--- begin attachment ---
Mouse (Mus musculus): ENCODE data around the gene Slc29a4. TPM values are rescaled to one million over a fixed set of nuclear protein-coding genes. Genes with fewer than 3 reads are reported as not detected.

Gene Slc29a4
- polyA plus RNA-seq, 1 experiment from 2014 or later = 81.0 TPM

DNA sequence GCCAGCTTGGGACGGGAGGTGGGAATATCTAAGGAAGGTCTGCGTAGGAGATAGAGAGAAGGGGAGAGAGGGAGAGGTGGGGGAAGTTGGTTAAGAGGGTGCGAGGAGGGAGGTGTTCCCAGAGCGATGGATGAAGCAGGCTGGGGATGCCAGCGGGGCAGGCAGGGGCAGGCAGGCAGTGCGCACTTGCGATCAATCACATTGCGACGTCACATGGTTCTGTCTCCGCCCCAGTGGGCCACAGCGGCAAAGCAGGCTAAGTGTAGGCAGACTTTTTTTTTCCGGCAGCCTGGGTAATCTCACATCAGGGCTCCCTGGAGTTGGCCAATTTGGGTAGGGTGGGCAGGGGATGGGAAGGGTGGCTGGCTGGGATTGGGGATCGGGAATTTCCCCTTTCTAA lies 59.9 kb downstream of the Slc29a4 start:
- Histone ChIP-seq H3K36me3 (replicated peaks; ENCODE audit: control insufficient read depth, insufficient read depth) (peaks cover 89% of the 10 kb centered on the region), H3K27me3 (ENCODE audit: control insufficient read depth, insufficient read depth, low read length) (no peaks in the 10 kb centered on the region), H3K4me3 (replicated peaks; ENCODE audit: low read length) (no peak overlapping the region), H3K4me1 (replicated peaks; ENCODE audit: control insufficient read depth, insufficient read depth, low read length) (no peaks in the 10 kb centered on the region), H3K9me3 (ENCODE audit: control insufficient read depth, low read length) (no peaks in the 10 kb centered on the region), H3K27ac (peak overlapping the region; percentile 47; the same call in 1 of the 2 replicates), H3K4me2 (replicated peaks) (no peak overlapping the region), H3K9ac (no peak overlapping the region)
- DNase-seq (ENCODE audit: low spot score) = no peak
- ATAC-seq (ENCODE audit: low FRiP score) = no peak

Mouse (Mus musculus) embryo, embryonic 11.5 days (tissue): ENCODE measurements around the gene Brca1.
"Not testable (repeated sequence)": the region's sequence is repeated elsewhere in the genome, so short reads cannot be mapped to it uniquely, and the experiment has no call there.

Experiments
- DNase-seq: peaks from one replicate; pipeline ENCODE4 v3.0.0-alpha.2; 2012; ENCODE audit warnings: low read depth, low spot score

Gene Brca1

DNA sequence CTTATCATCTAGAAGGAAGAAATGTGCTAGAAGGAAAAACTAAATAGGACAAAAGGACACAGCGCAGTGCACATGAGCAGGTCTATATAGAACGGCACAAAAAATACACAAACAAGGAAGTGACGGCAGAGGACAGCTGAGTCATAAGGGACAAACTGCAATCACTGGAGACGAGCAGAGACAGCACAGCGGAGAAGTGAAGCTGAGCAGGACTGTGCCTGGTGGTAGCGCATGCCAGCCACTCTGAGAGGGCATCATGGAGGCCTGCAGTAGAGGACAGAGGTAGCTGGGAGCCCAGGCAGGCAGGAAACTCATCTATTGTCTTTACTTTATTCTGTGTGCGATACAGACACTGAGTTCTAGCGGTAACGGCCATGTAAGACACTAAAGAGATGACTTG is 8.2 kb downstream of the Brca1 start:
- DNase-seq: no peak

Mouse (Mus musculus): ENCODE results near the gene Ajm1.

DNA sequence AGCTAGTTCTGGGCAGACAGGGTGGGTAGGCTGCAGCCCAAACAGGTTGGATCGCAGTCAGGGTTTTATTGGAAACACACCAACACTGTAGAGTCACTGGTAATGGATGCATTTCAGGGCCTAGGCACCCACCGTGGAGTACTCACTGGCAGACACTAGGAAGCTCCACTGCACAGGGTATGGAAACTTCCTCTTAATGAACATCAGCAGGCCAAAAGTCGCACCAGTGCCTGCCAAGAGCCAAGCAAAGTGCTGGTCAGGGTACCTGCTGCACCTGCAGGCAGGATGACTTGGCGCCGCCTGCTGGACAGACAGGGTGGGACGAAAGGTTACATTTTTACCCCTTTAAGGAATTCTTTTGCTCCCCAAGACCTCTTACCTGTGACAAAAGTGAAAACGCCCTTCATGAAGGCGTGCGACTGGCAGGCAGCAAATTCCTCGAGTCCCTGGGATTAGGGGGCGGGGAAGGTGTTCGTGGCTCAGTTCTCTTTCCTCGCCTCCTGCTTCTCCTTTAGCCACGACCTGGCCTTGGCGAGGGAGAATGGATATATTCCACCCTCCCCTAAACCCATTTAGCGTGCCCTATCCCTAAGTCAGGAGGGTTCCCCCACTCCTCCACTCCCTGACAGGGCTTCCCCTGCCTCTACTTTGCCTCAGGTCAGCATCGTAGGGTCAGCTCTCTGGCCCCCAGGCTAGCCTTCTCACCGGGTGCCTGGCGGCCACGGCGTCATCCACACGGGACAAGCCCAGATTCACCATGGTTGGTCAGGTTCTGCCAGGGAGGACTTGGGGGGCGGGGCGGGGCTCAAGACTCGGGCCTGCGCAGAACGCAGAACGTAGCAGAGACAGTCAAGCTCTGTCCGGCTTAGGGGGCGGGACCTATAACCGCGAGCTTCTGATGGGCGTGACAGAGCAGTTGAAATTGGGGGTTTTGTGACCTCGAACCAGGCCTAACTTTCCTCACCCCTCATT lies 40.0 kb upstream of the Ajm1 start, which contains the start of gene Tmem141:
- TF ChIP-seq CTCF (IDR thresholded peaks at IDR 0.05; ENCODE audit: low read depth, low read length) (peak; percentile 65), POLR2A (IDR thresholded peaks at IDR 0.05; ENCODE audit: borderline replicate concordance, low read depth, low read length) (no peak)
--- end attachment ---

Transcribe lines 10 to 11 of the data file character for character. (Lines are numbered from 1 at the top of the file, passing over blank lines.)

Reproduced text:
Experiments
- DNase-seq: peaks from one replicate; pipeline ENCODE4 v3.0.0-alpha.2; 2012; ENCODE audit warnings: low read depth, low spot score